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Foodie Friday Q&A: How to can fruit the right way

Peaches, crab apples, raspberries, blackberries, blueberries, black currants, green tomatoes — Karin Neidfelt has canned them all.

Jewel-toned jars of jam, jelly and relish line her basement shelves year after bountiful year. A lifelong canner, Neidfelt is also a food safety expert and retired Colorado State University Extension agent for Chaffee County. She recently moved to the Denver area and now offers food-safety advice through the Denver Extension office.

With bumper crops of fruit hitting backyards and farmers markets all over Colorado, we had Neidfelt answer some common questions about water-bath canning, the method used for jams, jellies and fruit.

Q: What do you need to get started?

A: The first thing is you need appropriate canning equipment. Back in some people’s mother’s or grandmother’s days, they used things like peanut butter jars or something that wasn’t truly a canning jar. You need to have canning jars. You can find them at yard sales and that’s OK, but the older jars, you have to check for things like chips in the rim and little tiny fault lines or cracks.

You also need rims and lids. The rims can be reused, but they have to be in good condition — no rust — and there can be no defects like bends. You cannot reuse the lids. Some people try, but it doesn’t give you a good seal.

For jams and jellies and fruit, you need a water-bath canner. You can’t use your big soup pot. What these water-bath canners have is a rack that you put the jars on and it keeps them above the heat and the bottom of the pan. A lot of people try to put their jars flat in a soup pot, and that can cause the glass to crack.

Q: What kind of recipe should I use?

A: You need to have a recipe that has been tested and considered a food-safe recipe. Your grandmother’s recipes, while maybe nothing bad ever happened, the thing I have always told people is where our fruits and vegetables come from now, there are more contamination issues. There are a lot of food-borne pathogens that used to never, never be an issue for people, like Campylobacter and listeria. They used to only affect animals and those who worked with animals. Now they’re in our food and in our neighborhood grocery stores. You have to use a tested recipe that will allow you to produce a safe product.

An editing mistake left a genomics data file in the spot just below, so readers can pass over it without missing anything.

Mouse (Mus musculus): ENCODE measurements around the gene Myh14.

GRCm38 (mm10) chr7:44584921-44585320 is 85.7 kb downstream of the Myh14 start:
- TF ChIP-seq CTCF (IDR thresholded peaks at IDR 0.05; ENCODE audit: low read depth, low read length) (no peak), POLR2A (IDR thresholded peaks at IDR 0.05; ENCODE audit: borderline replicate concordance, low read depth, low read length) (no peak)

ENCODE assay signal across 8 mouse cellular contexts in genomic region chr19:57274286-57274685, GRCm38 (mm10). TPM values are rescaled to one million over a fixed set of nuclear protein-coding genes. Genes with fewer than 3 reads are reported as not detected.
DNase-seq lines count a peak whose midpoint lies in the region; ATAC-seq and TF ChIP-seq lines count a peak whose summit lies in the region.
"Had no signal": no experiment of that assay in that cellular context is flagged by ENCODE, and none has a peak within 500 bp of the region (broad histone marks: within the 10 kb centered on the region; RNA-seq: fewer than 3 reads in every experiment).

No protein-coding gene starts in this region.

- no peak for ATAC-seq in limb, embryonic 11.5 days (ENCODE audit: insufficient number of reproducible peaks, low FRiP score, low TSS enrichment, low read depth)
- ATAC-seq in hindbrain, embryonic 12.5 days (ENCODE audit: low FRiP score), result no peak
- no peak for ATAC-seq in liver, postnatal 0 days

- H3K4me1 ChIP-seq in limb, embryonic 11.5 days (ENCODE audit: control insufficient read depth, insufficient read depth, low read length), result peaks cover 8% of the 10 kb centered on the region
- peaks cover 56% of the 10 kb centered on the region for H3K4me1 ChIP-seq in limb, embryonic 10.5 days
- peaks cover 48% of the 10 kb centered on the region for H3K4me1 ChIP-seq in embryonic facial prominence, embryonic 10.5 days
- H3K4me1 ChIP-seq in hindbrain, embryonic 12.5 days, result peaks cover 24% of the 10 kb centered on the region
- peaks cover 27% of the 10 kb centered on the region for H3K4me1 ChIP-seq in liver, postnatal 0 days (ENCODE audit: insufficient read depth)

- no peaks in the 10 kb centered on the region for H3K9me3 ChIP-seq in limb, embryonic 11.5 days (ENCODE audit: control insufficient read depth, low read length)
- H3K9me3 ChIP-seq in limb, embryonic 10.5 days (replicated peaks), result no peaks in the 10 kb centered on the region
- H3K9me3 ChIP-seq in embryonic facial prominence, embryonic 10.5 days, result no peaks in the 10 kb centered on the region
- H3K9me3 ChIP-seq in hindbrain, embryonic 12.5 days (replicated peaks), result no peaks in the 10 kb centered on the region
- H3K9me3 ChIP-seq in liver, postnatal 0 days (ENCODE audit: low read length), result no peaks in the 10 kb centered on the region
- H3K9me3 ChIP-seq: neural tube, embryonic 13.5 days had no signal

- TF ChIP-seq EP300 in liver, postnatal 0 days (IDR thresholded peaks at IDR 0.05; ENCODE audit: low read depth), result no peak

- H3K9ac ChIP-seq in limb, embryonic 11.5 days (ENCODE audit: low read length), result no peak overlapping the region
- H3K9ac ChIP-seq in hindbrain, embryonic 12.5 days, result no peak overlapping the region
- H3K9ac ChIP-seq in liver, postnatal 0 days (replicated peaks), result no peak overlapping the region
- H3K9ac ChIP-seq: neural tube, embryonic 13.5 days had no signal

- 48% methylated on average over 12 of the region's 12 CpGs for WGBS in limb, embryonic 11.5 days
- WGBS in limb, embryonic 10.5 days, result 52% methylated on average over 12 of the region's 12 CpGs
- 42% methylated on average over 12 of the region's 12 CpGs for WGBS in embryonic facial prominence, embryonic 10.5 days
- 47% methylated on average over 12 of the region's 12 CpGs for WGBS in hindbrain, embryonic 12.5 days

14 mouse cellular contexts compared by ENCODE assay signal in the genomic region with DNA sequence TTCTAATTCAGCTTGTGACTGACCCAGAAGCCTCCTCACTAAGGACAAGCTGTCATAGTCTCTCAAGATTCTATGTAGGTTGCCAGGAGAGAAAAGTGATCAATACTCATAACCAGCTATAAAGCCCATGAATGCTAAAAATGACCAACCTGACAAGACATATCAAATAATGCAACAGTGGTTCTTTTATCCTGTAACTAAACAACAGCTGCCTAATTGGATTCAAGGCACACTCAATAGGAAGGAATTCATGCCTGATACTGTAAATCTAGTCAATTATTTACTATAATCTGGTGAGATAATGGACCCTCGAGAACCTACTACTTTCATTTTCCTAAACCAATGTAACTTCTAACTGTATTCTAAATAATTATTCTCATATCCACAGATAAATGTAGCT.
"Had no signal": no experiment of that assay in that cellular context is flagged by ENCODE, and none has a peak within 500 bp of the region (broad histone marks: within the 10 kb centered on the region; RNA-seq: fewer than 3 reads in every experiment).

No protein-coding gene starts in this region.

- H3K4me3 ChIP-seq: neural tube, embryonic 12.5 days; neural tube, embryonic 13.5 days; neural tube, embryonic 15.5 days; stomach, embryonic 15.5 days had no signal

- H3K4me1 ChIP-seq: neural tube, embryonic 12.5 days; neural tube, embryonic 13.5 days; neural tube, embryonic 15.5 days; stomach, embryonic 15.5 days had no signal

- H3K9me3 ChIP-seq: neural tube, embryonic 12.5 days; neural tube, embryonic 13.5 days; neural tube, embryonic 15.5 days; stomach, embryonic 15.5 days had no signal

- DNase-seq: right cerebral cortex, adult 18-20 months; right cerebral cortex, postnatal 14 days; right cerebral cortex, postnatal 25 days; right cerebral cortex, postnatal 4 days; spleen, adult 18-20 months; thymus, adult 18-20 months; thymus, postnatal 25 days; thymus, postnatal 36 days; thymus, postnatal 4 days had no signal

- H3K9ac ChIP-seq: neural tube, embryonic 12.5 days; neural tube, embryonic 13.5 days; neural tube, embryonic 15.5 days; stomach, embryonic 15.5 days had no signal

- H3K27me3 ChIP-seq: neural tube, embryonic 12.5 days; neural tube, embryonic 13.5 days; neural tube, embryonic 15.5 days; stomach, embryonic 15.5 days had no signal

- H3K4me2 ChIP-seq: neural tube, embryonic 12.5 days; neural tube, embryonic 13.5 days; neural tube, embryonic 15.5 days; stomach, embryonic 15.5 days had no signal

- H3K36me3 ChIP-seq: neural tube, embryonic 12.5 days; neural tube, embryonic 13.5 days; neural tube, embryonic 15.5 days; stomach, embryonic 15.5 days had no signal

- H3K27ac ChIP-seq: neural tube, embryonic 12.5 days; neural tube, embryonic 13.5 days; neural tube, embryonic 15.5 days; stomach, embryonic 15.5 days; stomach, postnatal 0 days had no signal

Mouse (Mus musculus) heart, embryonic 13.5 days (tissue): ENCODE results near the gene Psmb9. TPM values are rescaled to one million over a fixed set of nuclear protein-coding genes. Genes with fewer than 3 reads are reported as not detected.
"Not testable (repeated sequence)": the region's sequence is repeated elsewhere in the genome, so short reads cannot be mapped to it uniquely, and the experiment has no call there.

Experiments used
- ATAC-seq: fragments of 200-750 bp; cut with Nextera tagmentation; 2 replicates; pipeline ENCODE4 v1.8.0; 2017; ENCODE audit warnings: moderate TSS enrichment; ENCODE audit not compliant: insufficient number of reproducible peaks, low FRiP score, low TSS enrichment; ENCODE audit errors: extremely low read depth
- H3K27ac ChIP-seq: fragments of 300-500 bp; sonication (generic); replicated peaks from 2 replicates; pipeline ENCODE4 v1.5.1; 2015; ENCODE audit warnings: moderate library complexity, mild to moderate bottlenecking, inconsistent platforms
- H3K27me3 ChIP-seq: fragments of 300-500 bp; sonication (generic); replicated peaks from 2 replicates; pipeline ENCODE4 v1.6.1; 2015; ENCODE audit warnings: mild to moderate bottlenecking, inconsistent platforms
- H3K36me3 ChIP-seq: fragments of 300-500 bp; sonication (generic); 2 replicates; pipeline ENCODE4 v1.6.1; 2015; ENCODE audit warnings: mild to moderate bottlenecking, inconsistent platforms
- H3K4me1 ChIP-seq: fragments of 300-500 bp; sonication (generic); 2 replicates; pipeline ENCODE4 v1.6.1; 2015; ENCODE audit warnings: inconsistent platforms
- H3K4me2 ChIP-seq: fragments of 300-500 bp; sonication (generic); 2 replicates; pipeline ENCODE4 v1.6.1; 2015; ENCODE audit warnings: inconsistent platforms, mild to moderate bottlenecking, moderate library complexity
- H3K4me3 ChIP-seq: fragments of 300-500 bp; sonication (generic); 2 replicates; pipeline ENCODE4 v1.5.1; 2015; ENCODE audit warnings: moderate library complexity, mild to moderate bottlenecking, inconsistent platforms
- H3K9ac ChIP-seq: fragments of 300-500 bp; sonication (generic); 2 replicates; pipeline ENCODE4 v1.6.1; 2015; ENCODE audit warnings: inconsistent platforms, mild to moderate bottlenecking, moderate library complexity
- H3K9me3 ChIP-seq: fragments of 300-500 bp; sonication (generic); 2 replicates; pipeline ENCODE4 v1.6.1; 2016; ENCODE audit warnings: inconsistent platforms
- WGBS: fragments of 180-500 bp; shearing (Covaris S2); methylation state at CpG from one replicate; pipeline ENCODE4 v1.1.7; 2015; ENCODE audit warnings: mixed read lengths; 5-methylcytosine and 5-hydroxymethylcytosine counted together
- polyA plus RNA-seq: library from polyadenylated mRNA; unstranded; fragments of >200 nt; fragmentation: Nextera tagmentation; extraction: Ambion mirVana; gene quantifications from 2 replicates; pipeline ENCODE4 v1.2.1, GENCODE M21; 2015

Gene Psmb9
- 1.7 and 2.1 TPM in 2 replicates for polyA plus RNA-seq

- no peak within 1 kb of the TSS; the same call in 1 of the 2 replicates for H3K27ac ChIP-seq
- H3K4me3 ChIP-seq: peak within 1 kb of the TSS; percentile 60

Q:Which fruit should I pick? Are leftovers OK?

A: What you want is fruit where there’s no obvious blemishes; fruit that’s in good shape. You don’t want to use substandard or overly ripe. When you have a fruit and it has a little gouge or a puncture, what has been introduced into the flesh of that fruit by that blemish? That’s the question. You either want to make sure it’s cut out completely — not just the surface, but cut out — or if it’s in really bad shape, don’t use it.

You’re going to put a lot of hard work into producing this product. First of all, you want to be safe, so you don’t make your family sick, and then you want it to taste good. If you’re using things that are substandard, you’re not going to have a good product and you’re running the risk of introducing a pathogen.

Q: What about altitude? Does that matter?

A: Any recipe you find in a magazine or canning-recipe book, they are set up for sea-level canning. Why is that important? We’re not at sea level. The boiling temperature of water at sea level is 212. Here in Denver, it’s roughly 203 degrees. That doesn’t seem like a whole lot, but when you’re canning, having those few degrees’ difference can make the difference between killing any pathogen that happens to be lurking in your jar and not killing it. What you have to do is have a tested recipe and you have to add extra minutes on for your water-bath canning.

Q: What are some common mistakes made by first-time canners?

A: They don’t follow directions and try to do shortcuts. Canning takes time. When you’re canning, you have to concentrate on what you’re doing. If you have a processing time of 10 minutes, you have to sit there and wait for that timer to go off and then pull those (jars) out. If you forget and it boils for 25 minutes, you are compromising the quality. You may end up with something that doesn’t gel or something that ends up so thick you can’t get it out of the jar and you have to throw the whole thing away.

Q: What’s the bottom line for canning?

A: You must have good-quality produce. You must wash your produce appropriately. You must follow a tested recipe. You must adjust for altitude. You must store it appropriately (in a cool, dry place).

And, then, enjoy the fruits of your labor — literally. There’s a lot of satisfaction to canning if you do it right. But you’ve got to do it right.

Emilie Rusch

Canning resources

Tested canning recipes and more detailed information, including high-altitude adjustments:

How My Withered Garden Still Inspires Bountiful Preserves (with recipe!)

It’s August and the drought drones on…*heavy sigh*. I’ll admit that the heat beat me up this summer and left me listless on the couch with the swamp cooler on high. The unrelenting heat has so intimidated me that I shied away from gardening this year. I feel guilty. 

On top of that, I’m assailed by headlines and news reports declaring a drought induced low supply of fruits, veggies and grains paired with a high demand from the marketplace (that’s me) creating a predicted scenario of high prices and food scarcity in the months to come. 

I’m not one to panic over news reports but this news does make me think what a higher grocery bill will do to my monthly budget. It’s a dark thought filled with painful screams from my checking account and an echo in my pantry.